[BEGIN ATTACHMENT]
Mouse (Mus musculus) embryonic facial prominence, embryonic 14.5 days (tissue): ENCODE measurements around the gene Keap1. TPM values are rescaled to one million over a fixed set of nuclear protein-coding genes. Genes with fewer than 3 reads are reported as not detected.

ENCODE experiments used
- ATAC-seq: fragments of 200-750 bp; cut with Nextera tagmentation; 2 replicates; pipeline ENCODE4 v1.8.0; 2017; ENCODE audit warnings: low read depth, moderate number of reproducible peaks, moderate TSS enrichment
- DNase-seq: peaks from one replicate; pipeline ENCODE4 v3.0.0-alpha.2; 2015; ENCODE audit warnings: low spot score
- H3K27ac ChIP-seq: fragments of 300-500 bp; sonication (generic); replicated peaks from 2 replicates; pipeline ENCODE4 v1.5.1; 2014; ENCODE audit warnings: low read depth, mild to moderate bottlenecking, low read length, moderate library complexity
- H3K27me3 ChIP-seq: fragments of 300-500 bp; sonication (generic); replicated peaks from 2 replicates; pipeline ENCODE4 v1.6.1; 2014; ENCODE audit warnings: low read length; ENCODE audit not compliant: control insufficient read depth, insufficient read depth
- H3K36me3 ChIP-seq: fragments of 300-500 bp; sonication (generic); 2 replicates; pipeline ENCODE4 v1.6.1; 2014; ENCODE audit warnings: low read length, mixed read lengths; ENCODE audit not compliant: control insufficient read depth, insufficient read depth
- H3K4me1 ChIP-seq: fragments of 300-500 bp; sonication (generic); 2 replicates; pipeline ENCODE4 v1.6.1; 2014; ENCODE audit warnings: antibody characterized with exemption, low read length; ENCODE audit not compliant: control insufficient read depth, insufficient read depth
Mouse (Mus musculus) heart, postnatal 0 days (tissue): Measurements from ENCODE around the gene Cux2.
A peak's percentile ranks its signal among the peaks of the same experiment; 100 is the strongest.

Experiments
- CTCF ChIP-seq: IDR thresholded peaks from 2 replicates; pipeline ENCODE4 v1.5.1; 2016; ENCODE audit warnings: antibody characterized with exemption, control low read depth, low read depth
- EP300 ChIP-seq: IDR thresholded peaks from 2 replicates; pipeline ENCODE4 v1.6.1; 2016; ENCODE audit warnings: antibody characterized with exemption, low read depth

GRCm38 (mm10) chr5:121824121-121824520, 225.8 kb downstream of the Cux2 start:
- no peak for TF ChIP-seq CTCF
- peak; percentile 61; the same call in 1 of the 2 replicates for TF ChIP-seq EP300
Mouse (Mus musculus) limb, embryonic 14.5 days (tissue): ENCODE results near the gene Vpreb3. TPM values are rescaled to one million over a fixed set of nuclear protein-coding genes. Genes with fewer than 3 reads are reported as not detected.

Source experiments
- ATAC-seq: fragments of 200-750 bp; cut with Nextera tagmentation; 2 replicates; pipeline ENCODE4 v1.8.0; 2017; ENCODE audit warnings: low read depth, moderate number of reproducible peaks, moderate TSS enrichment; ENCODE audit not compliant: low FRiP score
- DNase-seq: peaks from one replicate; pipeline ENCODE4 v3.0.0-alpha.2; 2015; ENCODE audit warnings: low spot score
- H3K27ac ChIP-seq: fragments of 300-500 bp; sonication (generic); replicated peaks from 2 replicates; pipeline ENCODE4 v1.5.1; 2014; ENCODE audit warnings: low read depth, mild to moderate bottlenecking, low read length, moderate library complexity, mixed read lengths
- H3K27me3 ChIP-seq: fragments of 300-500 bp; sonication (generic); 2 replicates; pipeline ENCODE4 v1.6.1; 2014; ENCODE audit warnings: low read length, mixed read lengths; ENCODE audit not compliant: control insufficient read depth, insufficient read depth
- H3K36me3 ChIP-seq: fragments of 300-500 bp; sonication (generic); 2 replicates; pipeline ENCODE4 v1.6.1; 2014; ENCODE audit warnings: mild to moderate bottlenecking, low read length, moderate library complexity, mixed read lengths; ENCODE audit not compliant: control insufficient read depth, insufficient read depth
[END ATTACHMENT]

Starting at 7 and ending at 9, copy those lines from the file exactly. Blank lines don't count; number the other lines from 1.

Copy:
- H3K36me3 ChIP-seq: fragments of 300-500 bp; sonication (generic); 2 replicates; pipeline ENCODE4 v1.6.1; 2014; ENCODE audit warnings: low read length, mixed read lengths; ENCODE audit not compliant: control insufficient read depth, insufficient read depth
- H3K4me1 ChIP-seq: fragments of 300-500 bp; sonication (generic); 2 replicates; pipeline ENCODE4 v1.6.1; 2014; ENCODE audit warnings: antibody characterized with exemption, low read length; ENCODE audit not compliant: control insufficient read depth, insufficient read depth
Mouse (Mus musculus) heart, postnatal 0 days (tissue): Measurements from ENCODE around the gene Cux2.